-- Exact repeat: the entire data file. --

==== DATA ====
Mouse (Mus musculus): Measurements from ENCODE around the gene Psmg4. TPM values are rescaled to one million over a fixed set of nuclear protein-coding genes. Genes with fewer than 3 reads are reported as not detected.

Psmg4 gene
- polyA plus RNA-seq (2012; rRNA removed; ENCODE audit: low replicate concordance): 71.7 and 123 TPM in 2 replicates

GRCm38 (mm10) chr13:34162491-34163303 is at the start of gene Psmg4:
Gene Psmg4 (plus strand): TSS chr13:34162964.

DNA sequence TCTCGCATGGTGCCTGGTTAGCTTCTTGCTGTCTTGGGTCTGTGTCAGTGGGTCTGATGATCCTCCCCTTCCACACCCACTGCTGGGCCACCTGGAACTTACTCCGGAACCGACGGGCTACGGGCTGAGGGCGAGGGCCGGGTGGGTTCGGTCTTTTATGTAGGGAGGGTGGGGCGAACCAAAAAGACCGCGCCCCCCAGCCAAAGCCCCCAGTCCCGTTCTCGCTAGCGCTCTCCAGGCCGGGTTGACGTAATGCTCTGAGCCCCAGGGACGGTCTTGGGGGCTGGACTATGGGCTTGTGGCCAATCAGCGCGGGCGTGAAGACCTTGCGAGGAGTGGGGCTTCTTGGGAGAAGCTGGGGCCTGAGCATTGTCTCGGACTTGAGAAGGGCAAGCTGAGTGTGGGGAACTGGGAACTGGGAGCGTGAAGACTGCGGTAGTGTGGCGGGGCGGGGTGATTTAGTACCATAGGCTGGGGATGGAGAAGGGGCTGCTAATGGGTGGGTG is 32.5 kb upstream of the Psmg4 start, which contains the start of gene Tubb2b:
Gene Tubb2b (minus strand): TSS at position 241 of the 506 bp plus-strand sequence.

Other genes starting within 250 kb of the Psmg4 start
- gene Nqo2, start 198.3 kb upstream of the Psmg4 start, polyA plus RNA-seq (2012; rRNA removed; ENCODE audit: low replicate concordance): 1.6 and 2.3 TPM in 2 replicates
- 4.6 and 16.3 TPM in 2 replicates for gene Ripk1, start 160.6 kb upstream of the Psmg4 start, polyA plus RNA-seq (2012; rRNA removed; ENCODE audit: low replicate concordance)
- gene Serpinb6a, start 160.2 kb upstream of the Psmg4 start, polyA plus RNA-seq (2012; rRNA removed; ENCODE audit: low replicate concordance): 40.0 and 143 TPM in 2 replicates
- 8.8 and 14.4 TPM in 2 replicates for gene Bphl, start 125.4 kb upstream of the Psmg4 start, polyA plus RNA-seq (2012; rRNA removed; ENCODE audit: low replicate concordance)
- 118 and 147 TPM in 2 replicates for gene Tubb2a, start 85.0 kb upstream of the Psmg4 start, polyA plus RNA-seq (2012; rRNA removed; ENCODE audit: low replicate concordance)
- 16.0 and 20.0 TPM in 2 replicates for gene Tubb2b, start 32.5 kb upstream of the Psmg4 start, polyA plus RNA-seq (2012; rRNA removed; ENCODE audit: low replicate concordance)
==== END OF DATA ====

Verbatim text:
Mouse (Mus musculus): Measurements from ENCODE around the gene Psmg4. TPM values are rescaled to one million over a fixed set of nuclear protein-coding genes. Genes with fewer than 3 reads are reported as not detected.

Psmg4 gene
- polyA plus RNA-seq (2012; rRNA removed; ENCODE audit: low replicate concordance): 71.7 and 123 TPM in 2 replicates

GRCm38 (mm10) chr13:34162491-34163303 is at the start of gene Psmg4:
Gene Psmg4 (plus strand): TSS chr13:34162964.

DNA sequence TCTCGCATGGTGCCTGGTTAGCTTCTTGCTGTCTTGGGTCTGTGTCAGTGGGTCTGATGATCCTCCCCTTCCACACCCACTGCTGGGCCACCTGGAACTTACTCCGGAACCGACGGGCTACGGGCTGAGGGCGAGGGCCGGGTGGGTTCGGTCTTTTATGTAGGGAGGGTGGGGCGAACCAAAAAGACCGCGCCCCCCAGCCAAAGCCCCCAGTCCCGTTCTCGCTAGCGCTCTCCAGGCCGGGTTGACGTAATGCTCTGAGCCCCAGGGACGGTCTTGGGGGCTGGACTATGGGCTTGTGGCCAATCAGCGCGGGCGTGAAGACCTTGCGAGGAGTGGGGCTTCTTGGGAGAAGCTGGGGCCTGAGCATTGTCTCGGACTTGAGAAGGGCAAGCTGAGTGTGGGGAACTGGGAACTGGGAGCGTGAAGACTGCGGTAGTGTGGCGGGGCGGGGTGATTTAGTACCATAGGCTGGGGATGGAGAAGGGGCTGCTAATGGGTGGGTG is 32.5 kb upstream of the Psmg4 start, which contains the start of gene Tubb2b:
Gene Tubb2b (minus strand): TSS at position 241 of the 506 bp plus-strand sequence.

Other genes starting within 250 kb of the Psmg4 start
- gene Nqo2, start 198.3 kb upstream of the Psmg4 start, polyA plus RNA-seq (2012; rRNA removed; ENCODE audit: low replicate concordance): 1.6 and 2.3 TPM in 2 replicates
- 4.6 and 16.3 TPM in 2 replicates for gene Ripk1, start 160.6 kb upstream of the Psmg4 start, polyA plus RNA-seq (2012; rRNA removed; ENCODE audit: low replicate concordance)
- gene Serpinb6a, start 160.2 kb upstream of the Psmg4 start, polyA plus RNA-seq (2012; rRNA removed; ENCODE audit: low replicate concordance): 40.0 and 143 TPM in 2 replicates
- 8.8 and 14.4 TPM in 2 replicates for gene Bphl, start 125.4 kb upstream of the Psmg4 start, polyA plus RNA-seq (2012; rRNA removed; ENCODE audit: low replicate concordance)
- 118 and 147 TPM in 2 replicates for gene Tubb2a, start 85.0 kb upstream of the Psmg4 start, polyA plus RNA-seq (2012; rRNA removed; ENCODE audit: low replicate concordance)
- 16.0 and 20.0 TPM in 2 replicates for gene Tubb2b, start 32.5 kb upstream of the Psmg4 start, polyA plus RNA-seq (2012; rRNA removed; ENCODE audit: low replicate concordance)